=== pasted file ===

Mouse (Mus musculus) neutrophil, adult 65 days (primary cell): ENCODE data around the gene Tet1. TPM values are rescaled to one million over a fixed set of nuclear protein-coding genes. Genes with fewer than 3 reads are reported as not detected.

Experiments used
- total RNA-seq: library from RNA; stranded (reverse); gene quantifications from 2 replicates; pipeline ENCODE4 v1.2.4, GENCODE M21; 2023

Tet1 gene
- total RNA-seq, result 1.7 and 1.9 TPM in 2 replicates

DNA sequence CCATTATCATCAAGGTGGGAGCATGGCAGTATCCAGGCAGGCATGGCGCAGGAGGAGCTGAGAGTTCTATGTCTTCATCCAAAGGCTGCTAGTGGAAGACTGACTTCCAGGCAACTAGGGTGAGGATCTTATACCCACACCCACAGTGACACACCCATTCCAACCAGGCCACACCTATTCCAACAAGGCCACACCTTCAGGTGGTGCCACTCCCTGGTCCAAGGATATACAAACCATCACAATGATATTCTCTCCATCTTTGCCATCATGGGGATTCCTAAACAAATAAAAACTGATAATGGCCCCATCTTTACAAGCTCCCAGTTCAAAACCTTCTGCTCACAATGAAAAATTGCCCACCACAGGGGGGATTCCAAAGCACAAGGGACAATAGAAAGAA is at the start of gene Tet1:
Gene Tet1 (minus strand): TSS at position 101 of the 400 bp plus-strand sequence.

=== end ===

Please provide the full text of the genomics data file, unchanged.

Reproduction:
Mouse (Mus musculus) neutrophil, adult 65 days (primary cell): ENCODE data around the gene Tet1. TPM values are rescaled to one million over a fixed set of nuclear protein-coding genes. Genes with fewer than 3 reads are reported as not detected.

Experiments used
- total RNA-seq: library from RNA; stranded (reverse); gene quantifications from 2 replicates; pipeline ENCODE4 v1.2.4, GENCODE M21; 2023

Tet1 gene
- total RNA-seq, result 1.7 and 1.9 TPM in 2 replicates

DNA sequence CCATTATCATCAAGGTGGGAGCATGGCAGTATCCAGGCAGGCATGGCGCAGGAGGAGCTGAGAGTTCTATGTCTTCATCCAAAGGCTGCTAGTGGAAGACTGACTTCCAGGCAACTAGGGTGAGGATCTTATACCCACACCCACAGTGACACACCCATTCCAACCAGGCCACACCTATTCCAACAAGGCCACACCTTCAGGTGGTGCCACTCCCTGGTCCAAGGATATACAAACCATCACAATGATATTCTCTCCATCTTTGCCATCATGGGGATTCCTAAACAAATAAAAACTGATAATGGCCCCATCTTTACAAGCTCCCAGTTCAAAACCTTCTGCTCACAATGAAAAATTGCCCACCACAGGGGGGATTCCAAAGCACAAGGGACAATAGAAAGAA is at the start of gene Tet1:
Gene Tet1 (minus strand): TSS at position 101 of the 400 bp plus-strand sequence.